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Urban Sci., Volume 1, Issue 4 (December 2017)

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Research

Open AccessArticle Transforming Urban Dichotomies and Challenges of South Asian Megacities: Rethinking Sustainable Growth of Dhaka, Bangladesh
Urban Sci. 2017, 1(4), 31; doi:10.3390/urbansci1040031
Received: 24 July 2017 / Revised: 1 October 2017 / Accepted: 2 October 2017 / Published: 8 October 2017
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Abstract
Dhaka, the capital of Bangladesh, is the eleventh largest megacity city in the world, with a population of 18.2 million people living in an area of 1528 km2. This city profile traces the trajectories of its urban development to becoming a
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Dhaka, the capital of Bangladesh, is the eleventh largest megacity city in the world, with a population of 18.2 million people living in an area of 1528 km2. This city profile traces the trajectories of its urban development to becoming a megacity and characterizes its emerging challenges due to informal urbanization and climate change impacts. Due to rapid population growth and uncontrolled urbanization, Dhaka currently faces various socio-economic and environmental challenges in aspects such as providing basic urban services; reliable transportation framework; constant water and energy supply; effective sanitation; sustainable waste management and affordable housing. Moreover, the urban setting has further deteriorated as Dhaka is already facing various adverse impacts of climate change. Studies predict that most of the urban sectors, public health and surrounding agriculture and fisheries in Dhaka will be severely impacted by climate change. Dhaka is trying to transform its existing “incremental development” model to an “integrated development” framework in order to effectively mitigate its extreme urban challenges. The future of Dhaka city significantly relies on the successful execution of integrated infrastructure and service planning, development, and management practices, operating under an accountable and good governance system. Full article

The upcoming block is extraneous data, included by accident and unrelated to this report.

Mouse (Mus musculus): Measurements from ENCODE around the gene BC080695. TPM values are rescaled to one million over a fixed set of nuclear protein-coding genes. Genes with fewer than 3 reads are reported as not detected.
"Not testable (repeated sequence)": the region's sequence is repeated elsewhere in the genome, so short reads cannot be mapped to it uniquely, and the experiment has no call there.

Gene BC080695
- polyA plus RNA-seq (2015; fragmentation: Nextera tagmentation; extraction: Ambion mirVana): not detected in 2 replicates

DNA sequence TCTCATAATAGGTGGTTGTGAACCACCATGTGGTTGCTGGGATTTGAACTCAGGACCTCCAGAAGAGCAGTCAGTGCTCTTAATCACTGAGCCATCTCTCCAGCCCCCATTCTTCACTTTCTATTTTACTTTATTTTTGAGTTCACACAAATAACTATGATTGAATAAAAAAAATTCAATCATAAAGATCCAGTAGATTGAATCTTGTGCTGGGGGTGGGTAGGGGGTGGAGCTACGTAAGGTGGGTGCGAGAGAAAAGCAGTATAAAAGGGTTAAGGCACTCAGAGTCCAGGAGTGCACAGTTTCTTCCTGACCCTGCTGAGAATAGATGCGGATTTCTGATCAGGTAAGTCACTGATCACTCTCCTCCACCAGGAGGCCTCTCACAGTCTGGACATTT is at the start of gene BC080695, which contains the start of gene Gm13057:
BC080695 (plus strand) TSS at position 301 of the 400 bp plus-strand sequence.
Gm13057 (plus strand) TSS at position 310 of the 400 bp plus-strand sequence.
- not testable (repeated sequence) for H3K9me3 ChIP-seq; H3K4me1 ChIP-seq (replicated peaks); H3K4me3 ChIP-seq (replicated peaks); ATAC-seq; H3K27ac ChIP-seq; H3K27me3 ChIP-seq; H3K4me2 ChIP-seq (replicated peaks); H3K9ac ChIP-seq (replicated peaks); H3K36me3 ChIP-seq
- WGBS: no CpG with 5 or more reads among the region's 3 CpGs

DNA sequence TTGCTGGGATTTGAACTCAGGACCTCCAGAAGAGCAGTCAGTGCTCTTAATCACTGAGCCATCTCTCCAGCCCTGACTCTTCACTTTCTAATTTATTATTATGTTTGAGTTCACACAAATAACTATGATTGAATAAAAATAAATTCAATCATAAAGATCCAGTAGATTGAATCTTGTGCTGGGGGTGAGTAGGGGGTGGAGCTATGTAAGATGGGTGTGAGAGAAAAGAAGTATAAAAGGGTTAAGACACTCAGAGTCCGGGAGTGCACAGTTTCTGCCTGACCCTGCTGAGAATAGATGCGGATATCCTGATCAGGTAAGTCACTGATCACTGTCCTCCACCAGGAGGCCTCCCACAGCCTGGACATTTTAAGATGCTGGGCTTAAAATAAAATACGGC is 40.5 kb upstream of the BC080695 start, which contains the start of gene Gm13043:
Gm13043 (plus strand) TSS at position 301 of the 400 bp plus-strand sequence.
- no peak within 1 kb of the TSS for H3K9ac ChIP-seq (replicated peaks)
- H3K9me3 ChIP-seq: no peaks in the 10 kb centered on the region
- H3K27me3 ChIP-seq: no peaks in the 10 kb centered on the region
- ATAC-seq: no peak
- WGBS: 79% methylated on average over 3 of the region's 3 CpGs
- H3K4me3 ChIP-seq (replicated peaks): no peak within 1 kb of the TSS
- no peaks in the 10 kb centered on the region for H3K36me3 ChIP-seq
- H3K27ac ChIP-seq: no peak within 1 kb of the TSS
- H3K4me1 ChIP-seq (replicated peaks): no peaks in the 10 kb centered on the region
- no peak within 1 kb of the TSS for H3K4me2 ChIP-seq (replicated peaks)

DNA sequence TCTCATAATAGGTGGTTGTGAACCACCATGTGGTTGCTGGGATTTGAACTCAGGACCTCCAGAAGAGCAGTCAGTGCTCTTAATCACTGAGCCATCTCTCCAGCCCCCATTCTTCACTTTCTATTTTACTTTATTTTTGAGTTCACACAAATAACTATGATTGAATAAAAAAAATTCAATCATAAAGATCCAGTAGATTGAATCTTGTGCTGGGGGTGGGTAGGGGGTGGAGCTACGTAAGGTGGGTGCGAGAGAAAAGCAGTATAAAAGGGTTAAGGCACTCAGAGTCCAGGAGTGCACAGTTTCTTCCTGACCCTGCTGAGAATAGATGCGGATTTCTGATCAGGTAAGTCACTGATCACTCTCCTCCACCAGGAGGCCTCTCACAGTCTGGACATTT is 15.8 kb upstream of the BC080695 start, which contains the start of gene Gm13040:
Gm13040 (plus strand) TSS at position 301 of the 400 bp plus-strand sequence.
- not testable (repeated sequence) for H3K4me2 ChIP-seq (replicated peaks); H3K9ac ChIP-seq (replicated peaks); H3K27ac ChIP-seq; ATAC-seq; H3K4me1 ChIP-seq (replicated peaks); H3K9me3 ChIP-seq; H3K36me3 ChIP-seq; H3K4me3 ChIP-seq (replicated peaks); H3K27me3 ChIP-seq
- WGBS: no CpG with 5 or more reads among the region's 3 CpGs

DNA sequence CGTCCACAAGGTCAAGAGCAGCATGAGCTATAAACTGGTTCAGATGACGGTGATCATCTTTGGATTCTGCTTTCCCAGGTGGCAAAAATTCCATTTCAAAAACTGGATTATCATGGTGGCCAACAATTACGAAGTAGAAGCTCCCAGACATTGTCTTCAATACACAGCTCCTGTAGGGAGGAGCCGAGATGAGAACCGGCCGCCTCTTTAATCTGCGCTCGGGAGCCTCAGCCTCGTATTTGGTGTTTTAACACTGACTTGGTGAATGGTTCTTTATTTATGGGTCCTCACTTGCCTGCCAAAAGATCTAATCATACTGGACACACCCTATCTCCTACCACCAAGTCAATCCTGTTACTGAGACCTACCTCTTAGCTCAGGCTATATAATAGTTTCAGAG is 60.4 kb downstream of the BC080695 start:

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Open AccessArticle Quantifying the Overlap between Cadastral and Visual Boundaries: A Case Study from Vanuatu
Urban Sci. 2017, 1(4), 32; doi:10.3390/urbansci1040032
Received: 31 October 2017 / Revised: 13 November 2017 / Accepted: 13 November 2017 / Published: 16 November 2017
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Abstract
Cadastres are argued as an essential tool to support land tenure security. Low cadastral coverage in developing countries creates a driver for innovative methods to expedite the mapping processes. As a human construct, the morphology of parcel boundaries is a diverse and complex